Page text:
6 Ways High School Students Can Prepare for Careers in Sports

It Is Never Too Early to Start!

High schoolers can gain experience volunteering as a coach or official. Rich Campbell

Each summer, I work Freshmen Orientations on my college campus.  It is an interesting experience,  to interact with high school seniors and their parents, which are not groups I meet with regularly.  In my role as Marketing Professor all of my in semester contact is with students who are either upper division or in the school's MBA programs. .

When I mentioned that I'm the advisor for the Sports Business Club on campus, several parents volunteered that their child is passionate about sports and asked what should their son/daughter be doing if interested in potentially pursuing a career in sports business.

I've even been asked this question by parents of kids as young as twelve.  Each year when I attend the Sloan Sports Conference there is a small army of high school kids (and younger) aspiring to break into the sports industry.

This combination of observations inspired this look at how high school students can prepare for sports careers:

Play on Sports Teams This one was so obvious, it almost did not make the cut.  But the important point is to leverage your athletic experiences by staying in contact with coaches and other leaders that may be able to boost your career later.

Plus you will learn all about winning, losing, teamwork, overcoming adversity, the value of practice habits and lots of other life lessons that will inform your professional career.

Be a Student Manager Not every kid who wants to play high school sports has the ability to make the team.  But playing is not the only way to use high school experience to launch a sports career.

  As a personal example, my brother was a student manager in high school and was able to parlay that experience into a student manager role in college.

While he did not choose to pursue a career in sports, his fellow managers from his college years are now a Division II basketball coach, an NBA assistant coach and USA Basketball's Men's National Team Director.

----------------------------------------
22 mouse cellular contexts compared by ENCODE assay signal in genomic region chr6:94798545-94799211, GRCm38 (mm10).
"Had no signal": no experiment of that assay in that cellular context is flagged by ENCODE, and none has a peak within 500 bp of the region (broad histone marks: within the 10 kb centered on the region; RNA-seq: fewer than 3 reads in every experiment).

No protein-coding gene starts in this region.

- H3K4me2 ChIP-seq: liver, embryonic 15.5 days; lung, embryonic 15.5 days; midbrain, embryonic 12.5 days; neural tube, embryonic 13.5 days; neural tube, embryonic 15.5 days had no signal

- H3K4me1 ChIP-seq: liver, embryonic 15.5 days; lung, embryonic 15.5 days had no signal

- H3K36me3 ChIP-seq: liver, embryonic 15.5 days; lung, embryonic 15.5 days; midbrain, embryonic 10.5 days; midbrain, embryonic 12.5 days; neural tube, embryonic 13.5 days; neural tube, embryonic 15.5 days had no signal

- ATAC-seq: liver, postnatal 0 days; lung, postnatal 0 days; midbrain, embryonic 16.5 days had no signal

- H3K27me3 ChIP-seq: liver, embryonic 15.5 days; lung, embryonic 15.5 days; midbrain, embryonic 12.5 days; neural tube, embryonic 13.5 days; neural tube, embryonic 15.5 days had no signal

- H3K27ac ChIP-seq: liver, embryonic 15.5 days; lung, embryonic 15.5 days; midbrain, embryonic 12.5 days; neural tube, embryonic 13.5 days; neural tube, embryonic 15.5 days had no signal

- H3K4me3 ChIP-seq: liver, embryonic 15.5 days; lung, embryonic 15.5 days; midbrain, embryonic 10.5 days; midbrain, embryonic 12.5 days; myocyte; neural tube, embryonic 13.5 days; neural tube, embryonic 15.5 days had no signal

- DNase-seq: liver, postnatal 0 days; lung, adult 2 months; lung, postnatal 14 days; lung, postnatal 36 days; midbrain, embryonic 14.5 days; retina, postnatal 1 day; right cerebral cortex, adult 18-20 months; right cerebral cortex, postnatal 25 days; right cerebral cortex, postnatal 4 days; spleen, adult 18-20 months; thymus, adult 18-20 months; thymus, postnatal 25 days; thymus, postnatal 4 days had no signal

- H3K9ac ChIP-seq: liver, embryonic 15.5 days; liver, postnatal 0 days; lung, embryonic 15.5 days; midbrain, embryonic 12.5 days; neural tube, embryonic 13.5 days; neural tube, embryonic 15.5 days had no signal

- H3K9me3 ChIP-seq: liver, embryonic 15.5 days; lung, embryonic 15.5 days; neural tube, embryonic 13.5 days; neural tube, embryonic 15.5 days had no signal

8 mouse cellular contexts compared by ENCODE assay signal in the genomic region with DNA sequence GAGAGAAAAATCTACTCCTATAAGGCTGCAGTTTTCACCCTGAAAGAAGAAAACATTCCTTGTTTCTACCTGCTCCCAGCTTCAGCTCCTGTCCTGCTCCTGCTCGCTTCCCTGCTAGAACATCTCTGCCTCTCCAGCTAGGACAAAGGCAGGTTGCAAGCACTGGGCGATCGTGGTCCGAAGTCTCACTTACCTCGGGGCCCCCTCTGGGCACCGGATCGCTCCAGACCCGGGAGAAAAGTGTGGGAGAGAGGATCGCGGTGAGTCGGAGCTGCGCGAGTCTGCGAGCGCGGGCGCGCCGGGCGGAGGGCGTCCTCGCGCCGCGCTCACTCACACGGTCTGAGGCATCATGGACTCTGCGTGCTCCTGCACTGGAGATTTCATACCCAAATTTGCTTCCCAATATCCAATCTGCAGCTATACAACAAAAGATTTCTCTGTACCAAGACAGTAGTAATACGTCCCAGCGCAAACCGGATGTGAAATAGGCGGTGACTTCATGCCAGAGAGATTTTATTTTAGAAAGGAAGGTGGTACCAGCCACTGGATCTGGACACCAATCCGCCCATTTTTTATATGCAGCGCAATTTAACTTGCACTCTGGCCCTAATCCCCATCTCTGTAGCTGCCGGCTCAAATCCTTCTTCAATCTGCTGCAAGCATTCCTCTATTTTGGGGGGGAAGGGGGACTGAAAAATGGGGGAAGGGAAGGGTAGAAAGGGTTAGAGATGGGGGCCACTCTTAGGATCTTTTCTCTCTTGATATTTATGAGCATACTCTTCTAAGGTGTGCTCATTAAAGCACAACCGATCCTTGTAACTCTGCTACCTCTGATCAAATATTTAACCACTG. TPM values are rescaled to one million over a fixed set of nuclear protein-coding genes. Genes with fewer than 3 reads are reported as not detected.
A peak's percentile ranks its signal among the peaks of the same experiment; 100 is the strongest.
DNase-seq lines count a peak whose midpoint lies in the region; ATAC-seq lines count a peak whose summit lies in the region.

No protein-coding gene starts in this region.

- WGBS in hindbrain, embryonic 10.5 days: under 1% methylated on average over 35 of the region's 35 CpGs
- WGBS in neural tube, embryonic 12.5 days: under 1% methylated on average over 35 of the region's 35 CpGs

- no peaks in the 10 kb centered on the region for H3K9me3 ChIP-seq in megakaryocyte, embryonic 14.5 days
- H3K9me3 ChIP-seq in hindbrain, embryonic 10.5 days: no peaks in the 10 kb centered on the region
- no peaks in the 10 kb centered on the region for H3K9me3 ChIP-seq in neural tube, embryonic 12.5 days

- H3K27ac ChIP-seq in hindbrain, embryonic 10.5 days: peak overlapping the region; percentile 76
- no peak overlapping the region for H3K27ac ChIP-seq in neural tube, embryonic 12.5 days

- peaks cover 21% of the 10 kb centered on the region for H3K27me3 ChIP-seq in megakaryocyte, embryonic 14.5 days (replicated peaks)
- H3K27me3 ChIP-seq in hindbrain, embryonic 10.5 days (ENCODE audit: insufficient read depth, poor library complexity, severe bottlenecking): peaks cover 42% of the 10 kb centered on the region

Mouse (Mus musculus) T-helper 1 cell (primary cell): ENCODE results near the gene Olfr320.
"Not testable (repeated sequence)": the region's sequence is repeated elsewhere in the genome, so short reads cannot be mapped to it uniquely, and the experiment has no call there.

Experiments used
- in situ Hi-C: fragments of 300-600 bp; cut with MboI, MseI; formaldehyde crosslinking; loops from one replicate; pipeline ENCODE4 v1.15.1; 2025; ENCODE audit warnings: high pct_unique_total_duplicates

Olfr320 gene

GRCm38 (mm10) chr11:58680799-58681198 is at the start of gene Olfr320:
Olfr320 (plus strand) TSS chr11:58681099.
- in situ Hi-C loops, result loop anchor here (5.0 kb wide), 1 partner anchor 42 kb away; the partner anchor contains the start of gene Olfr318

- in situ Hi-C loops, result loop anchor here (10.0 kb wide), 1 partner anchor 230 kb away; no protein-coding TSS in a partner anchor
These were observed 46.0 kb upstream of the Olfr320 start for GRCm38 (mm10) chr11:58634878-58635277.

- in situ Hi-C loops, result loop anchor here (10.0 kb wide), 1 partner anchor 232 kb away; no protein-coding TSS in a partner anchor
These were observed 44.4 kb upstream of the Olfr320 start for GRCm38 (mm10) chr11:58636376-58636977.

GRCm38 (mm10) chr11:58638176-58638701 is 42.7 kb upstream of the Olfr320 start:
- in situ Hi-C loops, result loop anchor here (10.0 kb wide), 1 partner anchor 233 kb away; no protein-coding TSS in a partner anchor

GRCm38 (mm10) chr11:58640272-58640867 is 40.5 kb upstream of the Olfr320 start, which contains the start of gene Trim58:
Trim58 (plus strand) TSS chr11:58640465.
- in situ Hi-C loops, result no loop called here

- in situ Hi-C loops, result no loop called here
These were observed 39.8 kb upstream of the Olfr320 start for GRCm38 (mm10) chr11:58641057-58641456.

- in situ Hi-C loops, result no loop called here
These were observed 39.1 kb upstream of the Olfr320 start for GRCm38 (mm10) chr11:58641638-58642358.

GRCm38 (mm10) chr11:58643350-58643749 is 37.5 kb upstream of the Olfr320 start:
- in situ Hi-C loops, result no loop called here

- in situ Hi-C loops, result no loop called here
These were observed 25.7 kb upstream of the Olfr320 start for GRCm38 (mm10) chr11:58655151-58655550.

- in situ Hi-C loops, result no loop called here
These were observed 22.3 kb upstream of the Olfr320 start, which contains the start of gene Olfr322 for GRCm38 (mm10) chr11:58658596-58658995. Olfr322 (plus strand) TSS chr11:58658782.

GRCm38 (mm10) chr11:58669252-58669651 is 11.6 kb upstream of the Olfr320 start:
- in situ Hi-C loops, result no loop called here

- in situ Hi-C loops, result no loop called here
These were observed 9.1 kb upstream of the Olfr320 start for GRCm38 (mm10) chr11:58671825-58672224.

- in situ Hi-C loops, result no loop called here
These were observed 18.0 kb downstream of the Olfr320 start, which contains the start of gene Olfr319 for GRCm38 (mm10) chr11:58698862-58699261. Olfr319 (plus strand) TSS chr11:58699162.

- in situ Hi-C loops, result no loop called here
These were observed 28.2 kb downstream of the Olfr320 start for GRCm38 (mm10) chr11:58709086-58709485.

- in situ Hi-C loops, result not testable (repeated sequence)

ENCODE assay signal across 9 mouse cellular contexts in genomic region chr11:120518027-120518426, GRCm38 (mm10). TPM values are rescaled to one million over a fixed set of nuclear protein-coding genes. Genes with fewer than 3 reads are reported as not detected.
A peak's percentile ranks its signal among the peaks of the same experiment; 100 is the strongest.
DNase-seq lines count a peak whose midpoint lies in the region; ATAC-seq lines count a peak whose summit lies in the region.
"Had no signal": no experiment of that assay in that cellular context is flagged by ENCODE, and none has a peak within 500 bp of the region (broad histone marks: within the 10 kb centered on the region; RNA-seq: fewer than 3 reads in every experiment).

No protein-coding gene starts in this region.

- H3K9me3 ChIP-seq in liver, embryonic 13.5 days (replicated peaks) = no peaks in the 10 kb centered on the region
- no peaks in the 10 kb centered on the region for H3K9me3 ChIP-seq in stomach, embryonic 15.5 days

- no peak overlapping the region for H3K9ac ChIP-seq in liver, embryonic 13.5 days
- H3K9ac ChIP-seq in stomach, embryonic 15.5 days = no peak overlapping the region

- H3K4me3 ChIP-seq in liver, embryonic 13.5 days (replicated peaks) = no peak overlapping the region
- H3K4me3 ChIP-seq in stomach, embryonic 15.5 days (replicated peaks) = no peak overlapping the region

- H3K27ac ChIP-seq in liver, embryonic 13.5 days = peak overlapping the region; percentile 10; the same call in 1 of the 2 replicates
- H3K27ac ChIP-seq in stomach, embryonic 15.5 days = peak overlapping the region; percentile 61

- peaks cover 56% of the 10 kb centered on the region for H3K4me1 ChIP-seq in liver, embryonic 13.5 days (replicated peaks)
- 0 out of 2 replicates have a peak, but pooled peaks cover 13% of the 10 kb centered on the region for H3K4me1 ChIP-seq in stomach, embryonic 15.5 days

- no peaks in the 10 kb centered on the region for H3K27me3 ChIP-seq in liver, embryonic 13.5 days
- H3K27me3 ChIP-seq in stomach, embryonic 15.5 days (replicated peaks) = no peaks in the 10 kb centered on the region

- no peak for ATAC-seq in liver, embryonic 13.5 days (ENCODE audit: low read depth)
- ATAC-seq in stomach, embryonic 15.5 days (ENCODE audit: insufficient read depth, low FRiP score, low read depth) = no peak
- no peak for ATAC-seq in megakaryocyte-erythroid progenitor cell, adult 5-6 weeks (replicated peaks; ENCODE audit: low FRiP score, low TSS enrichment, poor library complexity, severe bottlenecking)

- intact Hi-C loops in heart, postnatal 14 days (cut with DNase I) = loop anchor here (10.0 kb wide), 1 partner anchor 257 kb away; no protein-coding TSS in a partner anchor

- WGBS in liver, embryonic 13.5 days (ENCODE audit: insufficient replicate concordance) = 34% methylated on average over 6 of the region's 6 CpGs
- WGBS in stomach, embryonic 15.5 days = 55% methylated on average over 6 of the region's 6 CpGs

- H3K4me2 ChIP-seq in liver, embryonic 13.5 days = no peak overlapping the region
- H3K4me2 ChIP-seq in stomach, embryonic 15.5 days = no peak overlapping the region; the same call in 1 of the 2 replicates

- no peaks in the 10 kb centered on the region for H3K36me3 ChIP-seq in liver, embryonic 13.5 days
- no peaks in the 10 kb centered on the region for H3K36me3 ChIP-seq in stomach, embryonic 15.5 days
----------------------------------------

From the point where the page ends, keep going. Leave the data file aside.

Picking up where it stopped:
An impressive list of accomplishments for starting as college student managers.

Become a "Fan" of Sports Business, Not Just Sports  My interview with Lou Imbriano emphasized this idea. If a career in sports is a goal, it is helpful to move beyond rooting for teams and to start "studying" the business of sports.  Many media outlets present information on the business elements of sports.  As an example,  ESPN Sports Business reporter Darren Rovell writes regularly about the business aspects of sports.

Volunteer Volunteering is a great way to gain experience - and many high schools require community service hours for graduation.  So why not use this opportunity to coach kids or organize a fundraiser or volunteer at a community sports event like a 10K?  Working in this role can be a valuable experience for high schoolers, as they get to engage in activities that may mirror their career aspirations of working in sports.  And when it is time to apply for that first job, they will already have some industry experience.

Get a Job It does not have to be in sports, but the process of applying, interviewing and starting a job teaches lots of life lessons.  Jobs in retail, customer service or sales can be good starting points for developing skills that are valued by employers in the highly competitive sports jobs market place.

Become a Referee or Umpire Officiating sports is a positive on any student's resume. An umpire or referee is viewed as a leadership position - after all officials "run " the game.   Whether it is a volunteer or paid position really does not matter, just focus on gaining experience.  Work hard at the craft of officiating and try to move up the ladder to higher level leagues as you gain experience.  Another bonus is that when you get to college you can put your skills to use as an official at your university's intramural sports program.

Each of these suggested activities will give a high school student valuable experience and an opportunity to leverage that experience when they land on a college campus.

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